How the zebra got its stripes - Lo Grasset



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How the zebra got its stripes - tales from the weird and wonderful world of evolution
Lo Grasset
Paperback / softback
Profile Books
UK Publication Date

Why do giraffes have such long necks? Why are zebras striped? Why are buffalo herds broadly democratic while elephants prefer dictatorships? What explains the architectural brilliance of the termite mound or the complications of the hyena's sex life? And why have honey-badgers evolved to be one of nature's most efficient agents of mass destruction?Deploying the latest scientific research and his own extensive observations on the African savannah, Lo Grasset offers some answers to these and many other intriguing questions. Having shown that natural phenomena are rarely simple and that often they get more complex the more you look at them, he brings to bear a mix of evolutionary biology and lateral thinking to explain the mysteries of animal behaviour in terms that are simple but never simplifying. He ends by considering how our origins in the savannah and evolution as the hybrid of several species can shapes our habits.Lo Grasset is one of France's brightest young natural scientists. Prepare to be fascinated, delighted, surprised, shocked and, above all, entertained by his brilliantly original Darwinian Just So stories.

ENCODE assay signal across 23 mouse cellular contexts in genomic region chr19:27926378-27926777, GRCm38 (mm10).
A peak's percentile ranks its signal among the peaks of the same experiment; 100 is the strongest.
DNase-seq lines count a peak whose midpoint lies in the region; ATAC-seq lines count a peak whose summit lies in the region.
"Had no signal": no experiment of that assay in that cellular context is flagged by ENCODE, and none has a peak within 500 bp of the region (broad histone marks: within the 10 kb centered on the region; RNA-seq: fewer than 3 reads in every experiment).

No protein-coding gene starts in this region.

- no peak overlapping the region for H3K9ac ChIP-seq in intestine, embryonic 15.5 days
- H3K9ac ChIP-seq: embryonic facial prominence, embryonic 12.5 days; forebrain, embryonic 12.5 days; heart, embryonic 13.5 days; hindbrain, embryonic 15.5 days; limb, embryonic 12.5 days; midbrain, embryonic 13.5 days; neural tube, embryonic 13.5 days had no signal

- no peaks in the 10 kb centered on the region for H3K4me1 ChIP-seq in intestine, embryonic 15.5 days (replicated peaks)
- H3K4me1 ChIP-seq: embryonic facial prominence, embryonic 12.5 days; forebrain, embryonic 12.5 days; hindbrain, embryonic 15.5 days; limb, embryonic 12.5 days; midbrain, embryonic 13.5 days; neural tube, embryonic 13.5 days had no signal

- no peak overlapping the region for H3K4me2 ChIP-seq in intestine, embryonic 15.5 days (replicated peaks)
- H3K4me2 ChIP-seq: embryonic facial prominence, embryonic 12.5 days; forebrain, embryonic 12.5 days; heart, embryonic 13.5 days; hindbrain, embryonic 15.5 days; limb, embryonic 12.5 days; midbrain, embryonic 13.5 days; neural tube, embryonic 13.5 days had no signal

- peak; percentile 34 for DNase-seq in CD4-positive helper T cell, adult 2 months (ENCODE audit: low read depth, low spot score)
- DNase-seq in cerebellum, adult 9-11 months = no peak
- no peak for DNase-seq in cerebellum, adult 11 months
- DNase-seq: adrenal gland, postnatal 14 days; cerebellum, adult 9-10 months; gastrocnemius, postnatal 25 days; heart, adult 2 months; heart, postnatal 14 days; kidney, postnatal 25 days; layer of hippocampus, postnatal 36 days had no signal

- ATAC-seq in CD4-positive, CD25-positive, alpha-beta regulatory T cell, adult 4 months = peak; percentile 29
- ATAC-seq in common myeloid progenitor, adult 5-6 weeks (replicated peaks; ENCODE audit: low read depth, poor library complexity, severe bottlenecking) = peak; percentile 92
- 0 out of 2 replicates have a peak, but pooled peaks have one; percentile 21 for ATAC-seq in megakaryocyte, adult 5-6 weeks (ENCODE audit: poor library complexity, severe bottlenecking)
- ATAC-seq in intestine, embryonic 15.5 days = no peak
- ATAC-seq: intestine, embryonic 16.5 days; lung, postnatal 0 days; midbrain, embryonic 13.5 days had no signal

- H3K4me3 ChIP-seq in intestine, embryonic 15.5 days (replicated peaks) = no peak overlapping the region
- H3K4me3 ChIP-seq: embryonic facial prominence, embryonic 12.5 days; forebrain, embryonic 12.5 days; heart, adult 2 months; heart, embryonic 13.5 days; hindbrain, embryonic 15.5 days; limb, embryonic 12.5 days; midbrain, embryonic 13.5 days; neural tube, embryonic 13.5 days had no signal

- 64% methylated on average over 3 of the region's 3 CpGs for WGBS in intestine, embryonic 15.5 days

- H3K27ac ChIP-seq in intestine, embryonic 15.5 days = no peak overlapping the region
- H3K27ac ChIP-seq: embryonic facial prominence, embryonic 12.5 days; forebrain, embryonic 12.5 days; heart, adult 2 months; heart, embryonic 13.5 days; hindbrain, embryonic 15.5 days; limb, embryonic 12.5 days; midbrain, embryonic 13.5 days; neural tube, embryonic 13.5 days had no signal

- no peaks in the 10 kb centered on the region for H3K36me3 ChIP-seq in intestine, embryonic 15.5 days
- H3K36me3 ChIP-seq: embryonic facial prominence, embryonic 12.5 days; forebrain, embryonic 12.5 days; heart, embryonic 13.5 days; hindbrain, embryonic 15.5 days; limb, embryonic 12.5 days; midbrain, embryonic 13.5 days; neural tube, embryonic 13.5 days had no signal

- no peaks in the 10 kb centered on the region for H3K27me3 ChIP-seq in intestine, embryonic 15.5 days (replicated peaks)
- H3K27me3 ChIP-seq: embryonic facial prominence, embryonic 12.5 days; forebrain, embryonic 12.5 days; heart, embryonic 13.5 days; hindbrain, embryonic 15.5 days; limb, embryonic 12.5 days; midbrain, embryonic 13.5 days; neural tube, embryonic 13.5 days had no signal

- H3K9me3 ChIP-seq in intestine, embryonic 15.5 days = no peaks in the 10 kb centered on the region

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Lo Grasset is the French punk scientist par excellence, founder of Dirty Biology and author of the blog 'Dans les testicules de Darwin' devoted to biology, testosterone and rock'n'roll ( He is also one of France's leading up-and-coming evolutionary biologists: see him in action on YouTube giving a paper at
cole normale suprieure conference in Lyon in April 2015 on 'Les hommes hybrides - des chimphumains

Charming 'just so' stories. Now and again Grasset finds order and coherence in the natural world. But Grasset is also sharply aware of those points where the cause-and-effect logic of scientific description cannot show the whole picture. He has even more fun describing the occasions when, frankly, nature goes nuts.
New Scientist

Grasset adopts a breezily entertaining approach that avoids flippancy, aiming to popularize evolutionary biology.
Publishers Weekly

The individual chapters offer tantalizing tidbits of often heady information, which should pique the interest of readers looking for something meatier than typical pop science.

Popular science fans will find this a breezy, enjoyable read.
Library Journal

Informed and engaging.
The Economic Times (India)

Accessible and entertaining.
The Lady

Keyword Index
Savanna animals - Africa.|Savanna animals - Behavior - Africa.|Savanna ecology - Africa.|Evolution (Biology)
Country of Publication
Number of Pages
154 , 8 unnumbered of plates

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